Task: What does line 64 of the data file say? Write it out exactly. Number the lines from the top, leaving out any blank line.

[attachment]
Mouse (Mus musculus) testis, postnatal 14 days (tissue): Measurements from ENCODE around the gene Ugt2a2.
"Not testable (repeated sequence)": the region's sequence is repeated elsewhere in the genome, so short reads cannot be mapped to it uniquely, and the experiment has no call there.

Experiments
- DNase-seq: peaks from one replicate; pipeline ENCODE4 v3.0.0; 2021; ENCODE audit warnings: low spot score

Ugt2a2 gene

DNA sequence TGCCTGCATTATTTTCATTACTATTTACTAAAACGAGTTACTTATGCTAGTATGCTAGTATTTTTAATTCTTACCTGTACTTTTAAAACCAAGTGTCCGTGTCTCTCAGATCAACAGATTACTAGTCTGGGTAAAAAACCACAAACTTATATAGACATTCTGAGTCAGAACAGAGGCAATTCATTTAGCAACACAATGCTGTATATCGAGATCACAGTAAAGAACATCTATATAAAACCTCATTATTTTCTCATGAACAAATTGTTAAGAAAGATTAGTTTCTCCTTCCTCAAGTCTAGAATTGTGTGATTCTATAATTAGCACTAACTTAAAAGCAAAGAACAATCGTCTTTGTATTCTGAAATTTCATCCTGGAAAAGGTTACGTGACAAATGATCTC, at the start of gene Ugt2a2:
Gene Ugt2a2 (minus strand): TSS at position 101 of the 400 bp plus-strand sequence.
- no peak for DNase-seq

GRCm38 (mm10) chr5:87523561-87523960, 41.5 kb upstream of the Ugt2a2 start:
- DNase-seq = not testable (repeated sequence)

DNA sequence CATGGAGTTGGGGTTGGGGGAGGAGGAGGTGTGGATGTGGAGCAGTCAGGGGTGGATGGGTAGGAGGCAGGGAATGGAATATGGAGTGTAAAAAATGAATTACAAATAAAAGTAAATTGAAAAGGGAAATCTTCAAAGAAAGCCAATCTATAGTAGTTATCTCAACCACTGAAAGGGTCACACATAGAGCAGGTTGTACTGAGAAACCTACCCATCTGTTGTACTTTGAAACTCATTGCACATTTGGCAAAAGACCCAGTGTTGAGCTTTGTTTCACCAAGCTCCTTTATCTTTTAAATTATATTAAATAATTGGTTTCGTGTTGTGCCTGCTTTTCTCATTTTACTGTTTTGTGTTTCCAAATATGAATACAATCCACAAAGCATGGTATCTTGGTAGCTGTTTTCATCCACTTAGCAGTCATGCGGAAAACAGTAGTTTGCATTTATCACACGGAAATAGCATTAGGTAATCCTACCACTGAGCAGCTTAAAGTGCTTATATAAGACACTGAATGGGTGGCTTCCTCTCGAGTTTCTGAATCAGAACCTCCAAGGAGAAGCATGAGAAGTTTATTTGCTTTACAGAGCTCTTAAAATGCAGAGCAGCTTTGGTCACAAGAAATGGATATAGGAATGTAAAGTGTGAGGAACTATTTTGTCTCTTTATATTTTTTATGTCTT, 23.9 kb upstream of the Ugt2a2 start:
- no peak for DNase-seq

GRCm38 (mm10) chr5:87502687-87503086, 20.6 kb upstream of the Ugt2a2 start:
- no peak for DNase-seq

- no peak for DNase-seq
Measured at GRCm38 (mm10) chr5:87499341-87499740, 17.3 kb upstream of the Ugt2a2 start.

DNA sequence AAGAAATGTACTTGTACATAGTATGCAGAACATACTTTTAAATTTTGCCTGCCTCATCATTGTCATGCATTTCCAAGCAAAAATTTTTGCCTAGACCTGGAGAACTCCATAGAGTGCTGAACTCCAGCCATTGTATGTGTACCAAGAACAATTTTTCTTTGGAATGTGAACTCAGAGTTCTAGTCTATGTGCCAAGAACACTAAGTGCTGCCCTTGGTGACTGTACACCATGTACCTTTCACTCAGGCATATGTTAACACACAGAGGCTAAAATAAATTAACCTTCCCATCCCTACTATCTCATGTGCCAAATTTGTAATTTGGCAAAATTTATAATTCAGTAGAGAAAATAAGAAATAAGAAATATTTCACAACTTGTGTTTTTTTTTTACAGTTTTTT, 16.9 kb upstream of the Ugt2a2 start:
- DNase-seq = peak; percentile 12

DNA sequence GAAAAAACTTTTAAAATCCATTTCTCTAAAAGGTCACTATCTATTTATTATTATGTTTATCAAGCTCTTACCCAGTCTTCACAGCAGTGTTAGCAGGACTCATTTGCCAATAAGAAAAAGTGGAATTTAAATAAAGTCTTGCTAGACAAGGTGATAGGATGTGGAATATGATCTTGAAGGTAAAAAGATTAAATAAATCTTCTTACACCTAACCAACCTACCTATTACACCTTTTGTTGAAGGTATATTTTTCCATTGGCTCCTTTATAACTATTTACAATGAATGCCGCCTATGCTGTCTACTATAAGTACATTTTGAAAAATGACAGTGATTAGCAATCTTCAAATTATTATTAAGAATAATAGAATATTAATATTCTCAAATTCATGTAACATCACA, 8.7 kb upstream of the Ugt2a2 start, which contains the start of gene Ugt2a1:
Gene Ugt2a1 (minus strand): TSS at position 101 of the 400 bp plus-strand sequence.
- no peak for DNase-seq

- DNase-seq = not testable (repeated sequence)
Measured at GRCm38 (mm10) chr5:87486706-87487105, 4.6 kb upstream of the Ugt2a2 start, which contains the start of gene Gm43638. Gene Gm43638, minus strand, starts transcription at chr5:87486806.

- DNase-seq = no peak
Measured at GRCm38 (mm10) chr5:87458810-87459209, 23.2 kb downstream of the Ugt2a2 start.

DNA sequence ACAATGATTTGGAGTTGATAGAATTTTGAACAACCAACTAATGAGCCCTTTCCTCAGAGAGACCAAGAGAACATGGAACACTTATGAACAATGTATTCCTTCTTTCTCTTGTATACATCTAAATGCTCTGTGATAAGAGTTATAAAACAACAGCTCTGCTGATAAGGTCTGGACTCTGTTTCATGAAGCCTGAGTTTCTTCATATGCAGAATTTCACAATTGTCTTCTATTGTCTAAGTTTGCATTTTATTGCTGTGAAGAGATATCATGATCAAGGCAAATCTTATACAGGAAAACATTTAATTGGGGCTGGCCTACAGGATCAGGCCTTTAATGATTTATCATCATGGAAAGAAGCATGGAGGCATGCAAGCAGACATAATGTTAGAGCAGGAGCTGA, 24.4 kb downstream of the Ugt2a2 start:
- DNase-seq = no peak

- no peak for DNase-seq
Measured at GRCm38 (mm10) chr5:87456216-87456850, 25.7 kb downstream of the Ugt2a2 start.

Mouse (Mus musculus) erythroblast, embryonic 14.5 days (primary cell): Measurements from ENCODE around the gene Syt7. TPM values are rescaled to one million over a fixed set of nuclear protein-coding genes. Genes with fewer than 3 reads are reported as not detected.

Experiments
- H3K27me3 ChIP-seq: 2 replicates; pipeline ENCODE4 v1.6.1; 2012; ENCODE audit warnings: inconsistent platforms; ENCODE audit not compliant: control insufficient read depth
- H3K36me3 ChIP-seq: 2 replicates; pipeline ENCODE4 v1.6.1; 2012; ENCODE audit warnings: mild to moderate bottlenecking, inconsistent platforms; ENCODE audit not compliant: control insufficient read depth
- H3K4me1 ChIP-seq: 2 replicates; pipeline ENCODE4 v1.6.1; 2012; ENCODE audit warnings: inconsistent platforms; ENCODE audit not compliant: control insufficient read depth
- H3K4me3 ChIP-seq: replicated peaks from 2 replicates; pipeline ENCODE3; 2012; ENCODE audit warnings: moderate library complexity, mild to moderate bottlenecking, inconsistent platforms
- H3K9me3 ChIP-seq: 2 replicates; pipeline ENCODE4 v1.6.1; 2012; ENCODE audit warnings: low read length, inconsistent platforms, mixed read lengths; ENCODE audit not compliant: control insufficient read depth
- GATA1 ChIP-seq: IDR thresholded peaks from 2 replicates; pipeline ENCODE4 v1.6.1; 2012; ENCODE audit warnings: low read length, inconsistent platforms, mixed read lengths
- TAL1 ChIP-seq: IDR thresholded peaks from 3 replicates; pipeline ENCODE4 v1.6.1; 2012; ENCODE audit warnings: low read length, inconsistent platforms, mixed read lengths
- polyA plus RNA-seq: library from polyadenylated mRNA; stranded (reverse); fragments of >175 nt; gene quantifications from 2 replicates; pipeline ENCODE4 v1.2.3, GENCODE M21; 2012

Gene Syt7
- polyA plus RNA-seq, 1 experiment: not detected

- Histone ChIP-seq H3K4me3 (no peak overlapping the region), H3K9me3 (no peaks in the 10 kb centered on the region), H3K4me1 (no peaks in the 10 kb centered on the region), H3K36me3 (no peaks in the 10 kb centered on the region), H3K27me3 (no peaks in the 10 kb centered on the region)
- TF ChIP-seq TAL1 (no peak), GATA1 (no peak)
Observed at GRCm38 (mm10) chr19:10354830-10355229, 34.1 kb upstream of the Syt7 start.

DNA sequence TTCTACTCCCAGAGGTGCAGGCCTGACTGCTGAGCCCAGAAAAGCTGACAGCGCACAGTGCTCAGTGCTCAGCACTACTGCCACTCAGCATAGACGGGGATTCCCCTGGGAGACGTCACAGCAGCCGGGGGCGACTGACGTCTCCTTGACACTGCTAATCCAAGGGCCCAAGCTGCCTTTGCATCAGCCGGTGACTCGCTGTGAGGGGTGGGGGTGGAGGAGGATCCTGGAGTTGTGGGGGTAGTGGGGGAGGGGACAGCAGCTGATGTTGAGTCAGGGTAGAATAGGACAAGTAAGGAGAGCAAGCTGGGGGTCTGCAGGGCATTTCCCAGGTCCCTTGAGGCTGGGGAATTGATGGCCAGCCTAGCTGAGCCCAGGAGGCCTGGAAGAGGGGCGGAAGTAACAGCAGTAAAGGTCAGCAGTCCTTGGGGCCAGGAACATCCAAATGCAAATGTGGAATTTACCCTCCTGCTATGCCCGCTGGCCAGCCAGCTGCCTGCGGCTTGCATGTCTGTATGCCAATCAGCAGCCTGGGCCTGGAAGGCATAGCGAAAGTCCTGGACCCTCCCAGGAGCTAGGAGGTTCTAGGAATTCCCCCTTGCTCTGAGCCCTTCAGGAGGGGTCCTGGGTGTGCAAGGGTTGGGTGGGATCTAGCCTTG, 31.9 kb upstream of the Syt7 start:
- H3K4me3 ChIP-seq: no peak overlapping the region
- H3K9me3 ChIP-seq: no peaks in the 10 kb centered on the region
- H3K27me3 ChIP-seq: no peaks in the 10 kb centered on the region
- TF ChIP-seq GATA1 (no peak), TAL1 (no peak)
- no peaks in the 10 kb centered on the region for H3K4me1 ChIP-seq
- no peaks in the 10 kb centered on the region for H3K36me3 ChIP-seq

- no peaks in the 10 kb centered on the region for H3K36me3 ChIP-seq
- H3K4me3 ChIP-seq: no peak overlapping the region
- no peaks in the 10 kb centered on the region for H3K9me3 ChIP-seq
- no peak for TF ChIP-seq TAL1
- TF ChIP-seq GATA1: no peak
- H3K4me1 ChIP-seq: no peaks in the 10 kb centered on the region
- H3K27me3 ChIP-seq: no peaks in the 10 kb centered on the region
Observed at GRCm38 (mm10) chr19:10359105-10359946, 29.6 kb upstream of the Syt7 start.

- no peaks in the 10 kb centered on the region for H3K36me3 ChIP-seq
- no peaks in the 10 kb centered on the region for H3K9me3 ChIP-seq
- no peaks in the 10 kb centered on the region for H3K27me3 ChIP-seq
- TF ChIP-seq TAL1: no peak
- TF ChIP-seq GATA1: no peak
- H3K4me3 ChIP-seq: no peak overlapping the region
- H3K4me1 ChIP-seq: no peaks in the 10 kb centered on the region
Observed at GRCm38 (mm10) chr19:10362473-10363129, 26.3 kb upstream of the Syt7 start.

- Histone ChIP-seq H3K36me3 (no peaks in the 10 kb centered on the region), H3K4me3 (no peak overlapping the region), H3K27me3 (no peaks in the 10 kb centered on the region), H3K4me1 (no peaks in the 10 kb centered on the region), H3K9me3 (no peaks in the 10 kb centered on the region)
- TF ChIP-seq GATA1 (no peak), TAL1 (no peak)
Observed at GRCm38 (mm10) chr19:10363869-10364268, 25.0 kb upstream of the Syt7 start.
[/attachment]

- TF ChIP-seq GATA1: no peak